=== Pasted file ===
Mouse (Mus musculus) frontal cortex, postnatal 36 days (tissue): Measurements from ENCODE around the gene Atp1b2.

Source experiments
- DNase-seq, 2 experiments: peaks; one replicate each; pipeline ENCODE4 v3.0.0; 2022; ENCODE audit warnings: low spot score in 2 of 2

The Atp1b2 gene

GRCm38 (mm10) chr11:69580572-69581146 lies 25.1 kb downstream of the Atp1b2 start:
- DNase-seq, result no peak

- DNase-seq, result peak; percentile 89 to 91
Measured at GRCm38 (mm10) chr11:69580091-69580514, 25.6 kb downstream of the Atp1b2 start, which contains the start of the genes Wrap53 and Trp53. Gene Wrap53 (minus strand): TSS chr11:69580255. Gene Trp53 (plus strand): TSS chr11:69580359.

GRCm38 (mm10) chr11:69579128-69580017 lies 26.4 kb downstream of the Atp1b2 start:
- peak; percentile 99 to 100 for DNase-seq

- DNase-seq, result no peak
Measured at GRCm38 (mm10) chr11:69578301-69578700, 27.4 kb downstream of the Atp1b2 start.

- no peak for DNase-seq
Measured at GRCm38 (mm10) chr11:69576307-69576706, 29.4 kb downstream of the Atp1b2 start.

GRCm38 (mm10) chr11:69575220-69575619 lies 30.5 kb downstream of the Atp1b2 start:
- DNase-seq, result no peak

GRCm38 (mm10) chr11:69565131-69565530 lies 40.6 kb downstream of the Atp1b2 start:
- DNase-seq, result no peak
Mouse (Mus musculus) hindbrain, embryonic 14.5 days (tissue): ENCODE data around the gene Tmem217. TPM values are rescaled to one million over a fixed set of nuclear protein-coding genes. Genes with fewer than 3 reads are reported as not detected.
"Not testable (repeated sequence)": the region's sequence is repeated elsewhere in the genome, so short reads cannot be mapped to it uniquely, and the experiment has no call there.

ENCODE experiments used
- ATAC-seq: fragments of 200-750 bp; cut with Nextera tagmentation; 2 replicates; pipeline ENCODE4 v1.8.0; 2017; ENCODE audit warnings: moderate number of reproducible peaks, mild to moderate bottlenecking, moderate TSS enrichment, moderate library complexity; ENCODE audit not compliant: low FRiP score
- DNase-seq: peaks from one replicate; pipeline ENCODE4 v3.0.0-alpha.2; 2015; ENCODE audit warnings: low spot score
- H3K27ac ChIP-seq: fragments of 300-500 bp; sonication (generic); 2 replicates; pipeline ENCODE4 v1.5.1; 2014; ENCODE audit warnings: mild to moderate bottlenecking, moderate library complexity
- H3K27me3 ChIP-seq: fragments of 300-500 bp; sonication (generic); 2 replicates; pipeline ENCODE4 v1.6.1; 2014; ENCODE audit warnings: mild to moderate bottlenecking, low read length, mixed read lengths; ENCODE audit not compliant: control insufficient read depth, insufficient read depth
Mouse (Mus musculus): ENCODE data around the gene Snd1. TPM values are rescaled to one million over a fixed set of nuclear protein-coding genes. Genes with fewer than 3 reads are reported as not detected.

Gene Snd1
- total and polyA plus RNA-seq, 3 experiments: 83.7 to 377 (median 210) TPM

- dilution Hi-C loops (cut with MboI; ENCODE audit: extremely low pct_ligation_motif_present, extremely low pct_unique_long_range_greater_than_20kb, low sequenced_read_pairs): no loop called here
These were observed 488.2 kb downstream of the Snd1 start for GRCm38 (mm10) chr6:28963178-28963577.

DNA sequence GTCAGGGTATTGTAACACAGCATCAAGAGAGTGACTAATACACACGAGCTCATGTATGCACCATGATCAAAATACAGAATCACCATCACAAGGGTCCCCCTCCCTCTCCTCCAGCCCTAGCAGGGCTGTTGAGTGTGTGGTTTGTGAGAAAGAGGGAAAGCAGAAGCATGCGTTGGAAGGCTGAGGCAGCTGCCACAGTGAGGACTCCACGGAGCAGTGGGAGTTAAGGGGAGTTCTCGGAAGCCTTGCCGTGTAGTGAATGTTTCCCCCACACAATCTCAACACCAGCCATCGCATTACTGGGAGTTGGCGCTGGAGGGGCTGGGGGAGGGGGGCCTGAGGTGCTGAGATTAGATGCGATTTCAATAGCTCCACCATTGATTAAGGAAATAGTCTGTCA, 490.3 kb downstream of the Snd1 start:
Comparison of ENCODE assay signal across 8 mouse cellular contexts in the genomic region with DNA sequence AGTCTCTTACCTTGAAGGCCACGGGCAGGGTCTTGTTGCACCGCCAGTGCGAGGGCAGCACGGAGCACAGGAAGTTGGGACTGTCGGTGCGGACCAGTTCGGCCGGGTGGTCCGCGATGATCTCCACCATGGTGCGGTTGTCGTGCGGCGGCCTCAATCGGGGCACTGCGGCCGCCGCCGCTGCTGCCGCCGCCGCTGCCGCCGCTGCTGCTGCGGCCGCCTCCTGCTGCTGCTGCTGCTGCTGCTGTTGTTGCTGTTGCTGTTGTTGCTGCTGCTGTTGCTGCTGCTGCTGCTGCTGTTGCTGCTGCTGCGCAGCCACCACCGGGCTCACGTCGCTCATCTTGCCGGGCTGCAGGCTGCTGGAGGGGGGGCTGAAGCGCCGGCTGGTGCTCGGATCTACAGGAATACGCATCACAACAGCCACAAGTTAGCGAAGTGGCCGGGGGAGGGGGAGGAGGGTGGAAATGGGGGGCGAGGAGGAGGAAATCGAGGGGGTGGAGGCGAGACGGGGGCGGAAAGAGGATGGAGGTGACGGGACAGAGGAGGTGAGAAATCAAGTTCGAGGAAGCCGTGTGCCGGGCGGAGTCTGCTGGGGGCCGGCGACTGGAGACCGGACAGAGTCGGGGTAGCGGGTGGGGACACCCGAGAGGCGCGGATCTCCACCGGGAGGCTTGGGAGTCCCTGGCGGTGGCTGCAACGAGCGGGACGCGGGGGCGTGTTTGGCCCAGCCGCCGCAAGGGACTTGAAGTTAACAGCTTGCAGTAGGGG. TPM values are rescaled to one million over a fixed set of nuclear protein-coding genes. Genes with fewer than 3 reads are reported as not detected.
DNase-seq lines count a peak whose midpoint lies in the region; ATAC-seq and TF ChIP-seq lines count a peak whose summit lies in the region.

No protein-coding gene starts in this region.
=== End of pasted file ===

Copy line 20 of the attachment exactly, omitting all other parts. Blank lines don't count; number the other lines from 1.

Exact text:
"Not testable (repeated sequence)": the region's sequence is repeated elsewhere in the genome, so short reads cannot be mapped to it uniquely, and the experiment has no call there.